TWiBAlex2Alex appearing on The Ellen DeGeneres Show.

Over the past few days, social media has created a celebrity. Again. In this day and age of Internet reign, we’ve got “YouTube Stars” and “Vine Celebs,” and it is a very big deal if someone calls you “Twitter Famous.” The upside of new media becoming normalized media is that people are using new ways to directly deliver content and showcase their talents.

At the risk of sounding like the old fogey that I really am deep down, shaking my cane at you kids from the front porch and screaming Get Off My Lawn!, the swift ascent to Internet Fame is generally advanced by the very young. This is fine until the relationship between notoriety and talent becomes disproportionate or even inverse, and the ascent continues based on the frenzy and youthful overuse of social media as opposed to any substance.

The latest phenomenon goes by the hashtag moniker #AlexFromTarget. #Alex is a young man who was apparently minding his business working a shift at Target when someone snapped and tweeted a picture of him bagging groceries. The picture went viral, and a sensation was born.

Pictures posted on social media go viral all the time these days, but this was unique because of how sick the virus was, and because he was a civilian (non-famous person), who was engaged in the most benign of activities in the photo. Sure, he’s cute if you’re into teenagers, but … that was it. Besides basic boy-band attractiveness, there was no salacious nudity or violence, there was no celeb photobombing or caught in public with the audacity to look like a human being, and nothing in the picture that might inspire anyone to shout “Worldstar!”

TWiBAlex1The original tweet.

Just a cute boy who literally became a celebrity overnight. All kinds of fishy things happened: after a full twenty-four-hour cycle of trending on Twitter, a media startup came forward to kinda sorta take claim for the #AlexFromTwitter movement. Dil-Domine Jacobe Leonares, founder of Breakr, took credit on LinkedIn and gave this interview talking about the details of his viral marketing strategy, even though it remained unclear exactly what he was marketing. (Target has no involvement.)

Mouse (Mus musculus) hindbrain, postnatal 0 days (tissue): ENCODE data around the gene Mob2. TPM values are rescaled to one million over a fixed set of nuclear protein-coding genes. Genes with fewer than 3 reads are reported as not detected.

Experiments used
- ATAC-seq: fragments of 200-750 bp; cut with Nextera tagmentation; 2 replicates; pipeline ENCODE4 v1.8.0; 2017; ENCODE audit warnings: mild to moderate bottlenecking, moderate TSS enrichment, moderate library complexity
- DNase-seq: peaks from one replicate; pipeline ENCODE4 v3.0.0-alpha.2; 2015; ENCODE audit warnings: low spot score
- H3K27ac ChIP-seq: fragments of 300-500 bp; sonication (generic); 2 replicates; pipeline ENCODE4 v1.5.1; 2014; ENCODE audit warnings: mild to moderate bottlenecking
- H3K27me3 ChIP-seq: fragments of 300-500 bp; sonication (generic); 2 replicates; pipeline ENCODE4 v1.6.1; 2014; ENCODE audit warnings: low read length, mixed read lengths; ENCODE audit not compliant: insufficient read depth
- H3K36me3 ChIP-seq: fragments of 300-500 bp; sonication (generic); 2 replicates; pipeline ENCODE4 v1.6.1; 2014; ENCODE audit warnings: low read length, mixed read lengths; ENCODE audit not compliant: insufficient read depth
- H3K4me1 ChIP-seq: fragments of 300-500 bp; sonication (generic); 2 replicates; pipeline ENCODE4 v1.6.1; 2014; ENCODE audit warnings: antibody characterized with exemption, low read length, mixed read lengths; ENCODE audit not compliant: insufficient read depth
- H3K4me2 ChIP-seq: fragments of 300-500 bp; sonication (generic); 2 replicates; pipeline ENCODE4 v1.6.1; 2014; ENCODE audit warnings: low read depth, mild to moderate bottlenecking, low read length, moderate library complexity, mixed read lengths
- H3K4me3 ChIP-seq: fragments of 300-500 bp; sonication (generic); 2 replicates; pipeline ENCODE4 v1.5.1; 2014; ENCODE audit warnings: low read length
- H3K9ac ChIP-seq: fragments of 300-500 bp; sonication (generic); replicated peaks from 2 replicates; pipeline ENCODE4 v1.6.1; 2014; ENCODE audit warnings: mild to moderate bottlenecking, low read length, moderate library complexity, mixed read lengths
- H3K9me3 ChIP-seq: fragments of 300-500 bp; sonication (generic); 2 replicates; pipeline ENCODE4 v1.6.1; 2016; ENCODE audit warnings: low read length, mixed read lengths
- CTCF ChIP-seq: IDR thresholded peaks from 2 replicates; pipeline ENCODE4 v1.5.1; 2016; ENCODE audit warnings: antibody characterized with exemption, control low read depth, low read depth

As the sun rose on Alex’s second day of fame, he was being declared a hoax. Mr. Leonares spoke of showing “how powerful the fangirl demographic was,” and I got the feeling that what he was selling was himself and his ability to sell. As corporations struggle to reach the all-important youth demographic and often make giant missteps in that endeavor, these social media strategists are a hot commodity. It seems that Breakr is a new company without much of a digital footprint of its own, but that’s part of how they operate. They watch the trends, so that they can manipulate and ultimately create the trends in favor of their clients, and the more anonymous the Internet wizards are, the better. All those social media likes and shares need to at least appear organic, and these companies don’t want their marketing showing like a lace skirt dipping below the hem of a dress.

For that reason alone, Mr. Leonares’ story never quite curled all the way over, and the false vulgarity of him taking credit was soon confirmed as people dug a little deeper. He named certain Tweeters and YouTubers who had propelled the buzz by sharing Alex’s pic and also by making up their own versions, essentially showing any arbitrary [person] at [place of employment], all of which sailed around the Internet on the wings of the massively trending hashtag. It was discovered that those social media stars either didn’t know Mr. Leonares, or did have an online passing relationship with him but stated that they weren’t “working together” on this Alex thing as he said they were.

And Alex himself set about to tell people that he’s real, and no hoax. He started tweeting frequently, straight out of the Twitter celeb handbook: more selfies and seemingly random statements to engage his “fans.” It’s cool when one has something to say on social media and says it, but in the absence of that, there will always be a large chunk of people who feel special if they can answer a question, “join the conversation,” and possibly even get a reply. Alex promised retweets and followbacks, and even posted screenshots to prove that he had.

He went from 144 Twitter followers to over 600,000 in about a day, and then came the ultimate prize: he was invited to appear on The Ellen DeGeneres Show.

Ellen DeGeneres’ talk show has a fun, of-the-moment feeling, and part of that is the show’s frequent showcasing of “Internet Sensations.” Appearing on Ellen is now a career path for some people. There was Internet outrage over his appearance because A) there will always be Internet outrage, and B) there are people with terminal illnesses and amazing stories of survival and social justice who’ve been campaigning for ages to appear on Ellen, and here comes this kid jumping the line for being kinda cute and going viral.

Watching the Ellen interview, I hope I wasn’t imagining the tinge of regret I thought I clocked in her eye as they spoke. It’s one thing for her to use her unfathomably influential platform to showcase a musical prodigy, child inventors, or the like, but this kid had been working at Target for three months, and a picture of him went viral. Ellen asked if he had any talents—if he sang or played an instrument or anything. When he replied in the negative, she said, “You should pick up something quickly because you have to take advantage of this. This is a big deal.”

She gave him an iPad, sent him on his way, and hopefully rethought what it means to be a “sensation.”

The most telling part of this, is that on the Ellen show website, the clip of the interview is filed under “inspiring.” Sadly, for many, that’s exactly what it is.

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